Kidder has admitted that she burned through a lot money and alcohol in the early years of her fame. She also spent much of her fortune bankrolling unsuccessful attempts to adapt Margaret Atwood's 1976 novel, Lady Oracle, to the screen. She later tamed her substance abuse, but not her recklessness. "Margot is very much living for the minute and the day," said Canadian producer Vivienne Leebosh, who worked with Kidder on a film in Prague two years ago. "I never got the feeling that she planned for the future. She lived it up and spent it all. She had no concept of money. She could run up bills forever." Added Leebosh: "The thing I love about her is her generosity. She wasn't paid much in Prague but took a taxi for two hours to the set to give presents to everybody. Everybody loved her."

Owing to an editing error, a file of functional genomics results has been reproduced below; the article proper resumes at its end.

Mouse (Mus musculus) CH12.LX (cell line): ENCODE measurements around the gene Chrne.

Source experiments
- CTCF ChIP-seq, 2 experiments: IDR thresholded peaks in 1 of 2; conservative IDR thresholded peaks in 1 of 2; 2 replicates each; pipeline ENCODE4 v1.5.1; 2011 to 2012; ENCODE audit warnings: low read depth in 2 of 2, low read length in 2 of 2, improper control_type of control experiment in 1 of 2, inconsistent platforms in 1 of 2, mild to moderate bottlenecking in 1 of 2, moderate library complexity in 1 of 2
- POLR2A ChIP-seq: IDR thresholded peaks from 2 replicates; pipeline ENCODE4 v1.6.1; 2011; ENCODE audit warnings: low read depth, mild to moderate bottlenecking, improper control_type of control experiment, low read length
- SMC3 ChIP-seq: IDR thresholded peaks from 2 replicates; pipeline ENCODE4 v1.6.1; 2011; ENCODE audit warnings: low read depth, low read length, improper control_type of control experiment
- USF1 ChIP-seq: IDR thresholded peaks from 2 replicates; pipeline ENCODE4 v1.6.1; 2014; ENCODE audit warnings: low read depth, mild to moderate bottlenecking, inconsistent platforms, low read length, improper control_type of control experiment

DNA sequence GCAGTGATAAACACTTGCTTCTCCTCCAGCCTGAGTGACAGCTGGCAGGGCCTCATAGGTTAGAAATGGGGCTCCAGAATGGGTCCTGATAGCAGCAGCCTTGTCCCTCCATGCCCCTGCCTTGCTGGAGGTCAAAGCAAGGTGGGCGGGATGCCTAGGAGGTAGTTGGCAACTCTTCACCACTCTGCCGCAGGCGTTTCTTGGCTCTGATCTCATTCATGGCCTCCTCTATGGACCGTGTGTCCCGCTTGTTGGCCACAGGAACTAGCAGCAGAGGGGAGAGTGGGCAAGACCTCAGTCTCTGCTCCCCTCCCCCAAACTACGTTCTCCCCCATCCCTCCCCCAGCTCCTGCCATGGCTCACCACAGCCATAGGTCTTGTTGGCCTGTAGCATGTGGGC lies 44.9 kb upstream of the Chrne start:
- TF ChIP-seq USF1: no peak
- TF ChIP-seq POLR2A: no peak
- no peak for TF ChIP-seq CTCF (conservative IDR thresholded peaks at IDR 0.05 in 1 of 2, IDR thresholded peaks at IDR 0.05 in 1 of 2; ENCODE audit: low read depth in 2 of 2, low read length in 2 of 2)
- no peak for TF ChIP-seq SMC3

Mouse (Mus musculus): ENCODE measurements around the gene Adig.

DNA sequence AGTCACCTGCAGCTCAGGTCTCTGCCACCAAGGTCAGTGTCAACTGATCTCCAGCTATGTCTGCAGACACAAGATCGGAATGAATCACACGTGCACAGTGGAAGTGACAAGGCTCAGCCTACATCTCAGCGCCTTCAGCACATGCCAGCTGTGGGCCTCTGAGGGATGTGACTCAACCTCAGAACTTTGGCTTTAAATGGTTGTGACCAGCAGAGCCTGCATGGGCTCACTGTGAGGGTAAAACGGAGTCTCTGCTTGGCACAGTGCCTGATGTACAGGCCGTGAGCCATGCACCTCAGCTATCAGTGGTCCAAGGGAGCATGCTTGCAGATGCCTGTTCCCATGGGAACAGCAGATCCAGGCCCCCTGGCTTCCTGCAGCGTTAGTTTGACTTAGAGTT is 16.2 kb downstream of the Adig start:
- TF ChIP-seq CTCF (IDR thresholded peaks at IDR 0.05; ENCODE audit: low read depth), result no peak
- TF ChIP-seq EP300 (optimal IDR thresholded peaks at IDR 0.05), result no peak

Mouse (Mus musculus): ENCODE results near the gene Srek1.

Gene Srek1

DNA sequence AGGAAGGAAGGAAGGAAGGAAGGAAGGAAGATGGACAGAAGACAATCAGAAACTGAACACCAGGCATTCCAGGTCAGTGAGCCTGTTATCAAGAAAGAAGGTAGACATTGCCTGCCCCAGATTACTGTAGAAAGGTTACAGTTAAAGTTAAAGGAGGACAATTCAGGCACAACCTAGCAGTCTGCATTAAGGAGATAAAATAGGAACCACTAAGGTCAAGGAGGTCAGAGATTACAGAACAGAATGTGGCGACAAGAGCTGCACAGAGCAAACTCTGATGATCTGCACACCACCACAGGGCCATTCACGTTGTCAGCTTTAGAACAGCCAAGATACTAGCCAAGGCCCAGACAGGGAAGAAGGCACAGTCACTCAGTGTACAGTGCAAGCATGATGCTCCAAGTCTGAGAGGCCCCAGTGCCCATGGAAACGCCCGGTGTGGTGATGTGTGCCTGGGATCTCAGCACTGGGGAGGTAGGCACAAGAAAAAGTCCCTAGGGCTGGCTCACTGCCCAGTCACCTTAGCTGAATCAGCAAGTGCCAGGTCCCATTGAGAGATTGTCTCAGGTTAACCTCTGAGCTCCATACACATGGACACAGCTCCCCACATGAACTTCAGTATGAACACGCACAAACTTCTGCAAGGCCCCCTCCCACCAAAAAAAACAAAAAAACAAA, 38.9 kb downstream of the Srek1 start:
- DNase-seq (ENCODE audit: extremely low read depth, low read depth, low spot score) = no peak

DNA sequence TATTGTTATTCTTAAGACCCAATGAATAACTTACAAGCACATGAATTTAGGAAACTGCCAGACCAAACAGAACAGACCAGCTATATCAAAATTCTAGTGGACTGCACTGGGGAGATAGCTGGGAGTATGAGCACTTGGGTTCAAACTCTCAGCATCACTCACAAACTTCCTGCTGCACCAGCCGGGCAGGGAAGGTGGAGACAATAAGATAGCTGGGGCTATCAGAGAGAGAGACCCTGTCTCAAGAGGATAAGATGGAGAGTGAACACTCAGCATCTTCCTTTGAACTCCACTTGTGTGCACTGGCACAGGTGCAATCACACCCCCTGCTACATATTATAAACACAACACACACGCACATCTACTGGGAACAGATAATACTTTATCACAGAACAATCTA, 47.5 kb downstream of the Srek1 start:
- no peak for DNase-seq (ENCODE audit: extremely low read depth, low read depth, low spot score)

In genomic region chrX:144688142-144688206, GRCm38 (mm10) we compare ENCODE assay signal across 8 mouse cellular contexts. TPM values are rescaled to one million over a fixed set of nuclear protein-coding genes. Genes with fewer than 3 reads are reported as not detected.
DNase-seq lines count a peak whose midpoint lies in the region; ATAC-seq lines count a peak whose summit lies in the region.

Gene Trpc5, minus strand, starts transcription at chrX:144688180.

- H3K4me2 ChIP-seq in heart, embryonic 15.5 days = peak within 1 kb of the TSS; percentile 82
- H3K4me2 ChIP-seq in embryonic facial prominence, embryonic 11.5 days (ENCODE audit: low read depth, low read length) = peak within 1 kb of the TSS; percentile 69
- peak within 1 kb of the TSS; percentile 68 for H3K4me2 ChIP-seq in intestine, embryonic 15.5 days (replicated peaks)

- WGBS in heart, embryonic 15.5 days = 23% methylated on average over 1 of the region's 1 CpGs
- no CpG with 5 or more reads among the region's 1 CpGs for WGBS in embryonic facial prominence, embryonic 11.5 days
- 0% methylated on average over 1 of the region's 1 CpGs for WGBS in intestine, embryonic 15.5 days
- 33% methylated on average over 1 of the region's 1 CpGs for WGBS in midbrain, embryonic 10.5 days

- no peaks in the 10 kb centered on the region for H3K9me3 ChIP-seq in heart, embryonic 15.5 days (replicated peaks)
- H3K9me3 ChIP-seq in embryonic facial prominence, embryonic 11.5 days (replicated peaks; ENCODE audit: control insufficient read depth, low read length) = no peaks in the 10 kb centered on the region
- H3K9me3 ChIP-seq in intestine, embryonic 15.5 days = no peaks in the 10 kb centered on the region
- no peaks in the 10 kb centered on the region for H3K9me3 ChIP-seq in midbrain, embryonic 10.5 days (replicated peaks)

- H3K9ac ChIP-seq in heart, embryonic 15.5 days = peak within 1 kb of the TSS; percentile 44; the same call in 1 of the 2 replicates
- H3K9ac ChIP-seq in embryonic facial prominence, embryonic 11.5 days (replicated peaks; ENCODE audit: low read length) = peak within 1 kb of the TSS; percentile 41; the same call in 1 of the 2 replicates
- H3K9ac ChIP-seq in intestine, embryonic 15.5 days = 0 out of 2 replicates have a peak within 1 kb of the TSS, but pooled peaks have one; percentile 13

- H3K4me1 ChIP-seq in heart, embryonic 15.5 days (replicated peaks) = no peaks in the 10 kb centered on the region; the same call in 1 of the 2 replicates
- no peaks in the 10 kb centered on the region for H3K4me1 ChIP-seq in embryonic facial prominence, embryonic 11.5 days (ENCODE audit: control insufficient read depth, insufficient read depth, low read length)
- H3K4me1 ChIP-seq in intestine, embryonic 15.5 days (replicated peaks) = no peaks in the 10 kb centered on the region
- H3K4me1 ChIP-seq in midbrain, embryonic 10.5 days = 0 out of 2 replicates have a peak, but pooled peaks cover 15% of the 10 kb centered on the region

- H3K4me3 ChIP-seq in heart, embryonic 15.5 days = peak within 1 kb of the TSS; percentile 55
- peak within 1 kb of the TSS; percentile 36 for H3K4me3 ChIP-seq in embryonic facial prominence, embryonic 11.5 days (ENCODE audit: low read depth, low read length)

After filming in Prague, adds Leebosh, Kidder stayed to work on a memoir that she was writing. Leebosh's husband, director Ralph Thomas (Ticket to Heaven), read parts of it and said it was brilliant. But Goshen says that when he met Kidder, she said her book was stalled.

Stardom has been a rough ride for Kidder. After her career had lapsed into relative obscurity, fame was suddenly thrust upon her again last week. If she had been a bigger celebrity, perhaps her recent troubles never would have surfaced in the way they did. Hollywood stars are vulnerable to stress, and are usually well protected. Often, they are discreetly hospitalized for "exhaustion" without fuss. But there was nothing to prevent Margot Kidder, a star without a safety net, from taking her calamitous fall in full view of the world.

Maclean's May 6, 1996